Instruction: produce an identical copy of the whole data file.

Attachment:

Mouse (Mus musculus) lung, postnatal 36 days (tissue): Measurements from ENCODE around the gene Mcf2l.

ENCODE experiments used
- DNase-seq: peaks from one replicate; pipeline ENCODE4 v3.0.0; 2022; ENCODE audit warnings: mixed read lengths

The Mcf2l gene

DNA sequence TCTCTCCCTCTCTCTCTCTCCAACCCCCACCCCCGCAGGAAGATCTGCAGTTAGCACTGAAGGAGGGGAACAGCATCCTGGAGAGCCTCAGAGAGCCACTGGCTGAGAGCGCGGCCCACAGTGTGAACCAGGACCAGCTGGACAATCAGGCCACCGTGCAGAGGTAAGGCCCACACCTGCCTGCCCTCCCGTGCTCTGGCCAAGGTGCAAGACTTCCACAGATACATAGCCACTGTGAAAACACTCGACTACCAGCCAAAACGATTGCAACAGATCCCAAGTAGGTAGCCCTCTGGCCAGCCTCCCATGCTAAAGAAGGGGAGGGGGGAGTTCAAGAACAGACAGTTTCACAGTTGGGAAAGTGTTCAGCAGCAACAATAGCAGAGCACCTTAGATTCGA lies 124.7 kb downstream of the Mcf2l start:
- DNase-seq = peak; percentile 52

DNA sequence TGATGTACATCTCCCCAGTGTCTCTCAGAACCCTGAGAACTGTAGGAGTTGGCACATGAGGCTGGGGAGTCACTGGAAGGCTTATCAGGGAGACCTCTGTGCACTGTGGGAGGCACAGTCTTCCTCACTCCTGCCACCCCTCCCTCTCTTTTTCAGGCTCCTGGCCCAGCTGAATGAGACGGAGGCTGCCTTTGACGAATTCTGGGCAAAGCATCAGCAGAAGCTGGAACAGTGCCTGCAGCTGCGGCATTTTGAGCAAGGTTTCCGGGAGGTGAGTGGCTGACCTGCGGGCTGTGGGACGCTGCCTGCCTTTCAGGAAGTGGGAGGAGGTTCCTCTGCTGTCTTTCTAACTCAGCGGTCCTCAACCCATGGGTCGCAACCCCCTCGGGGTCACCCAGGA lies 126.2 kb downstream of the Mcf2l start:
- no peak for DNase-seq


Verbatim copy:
Mouse (Mus musculus) lung, postnatal 36 days (tissue): Measurements from ENCODE around the gene Mcf2l.

ENCODE experiments used
- DNase-seq: peaks from one replicate; pipeline ENCODE4 v3.0.0; 2022; ENCODE audit warnings: mixed read lengths

The Mcf2l gene

DNA sequence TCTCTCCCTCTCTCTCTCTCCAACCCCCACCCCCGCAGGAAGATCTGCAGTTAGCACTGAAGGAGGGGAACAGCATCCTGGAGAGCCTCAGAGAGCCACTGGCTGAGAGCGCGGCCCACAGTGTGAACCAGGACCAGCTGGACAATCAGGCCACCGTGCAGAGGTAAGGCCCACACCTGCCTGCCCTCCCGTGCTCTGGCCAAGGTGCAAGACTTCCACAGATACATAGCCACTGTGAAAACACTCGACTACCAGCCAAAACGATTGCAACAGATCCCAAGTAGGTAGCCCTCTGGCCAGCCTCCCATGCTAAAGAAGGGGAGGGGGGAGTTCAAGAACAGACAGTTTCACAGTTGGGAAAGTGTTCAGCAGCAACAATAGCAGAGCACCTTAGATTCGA lies 124.7 kb downstream of the Mcf2l start:
- DNase-seq = peak; percentile 52

DNA sequence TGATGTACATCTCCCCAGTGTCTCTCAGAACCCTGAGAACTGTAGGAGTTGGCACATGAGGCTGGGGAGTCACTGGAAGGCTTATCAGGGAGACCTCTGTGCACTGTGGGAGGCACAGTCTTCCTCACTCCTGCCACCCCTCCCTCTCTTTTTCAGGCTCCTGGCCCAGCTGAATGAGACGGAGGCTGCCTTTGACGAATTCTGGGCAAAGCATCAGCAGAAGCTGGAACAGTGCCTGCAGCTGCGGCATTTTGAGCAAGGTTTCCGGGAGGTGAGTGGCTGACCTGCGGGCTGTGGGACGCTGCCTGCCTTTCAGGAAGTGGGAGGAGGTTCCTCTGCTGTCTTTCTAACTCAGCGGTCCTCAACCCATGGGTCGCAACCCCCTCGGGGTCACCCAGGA lies 126.2 kb downstream of the Mcf2l start:
- no peak for DNase-seq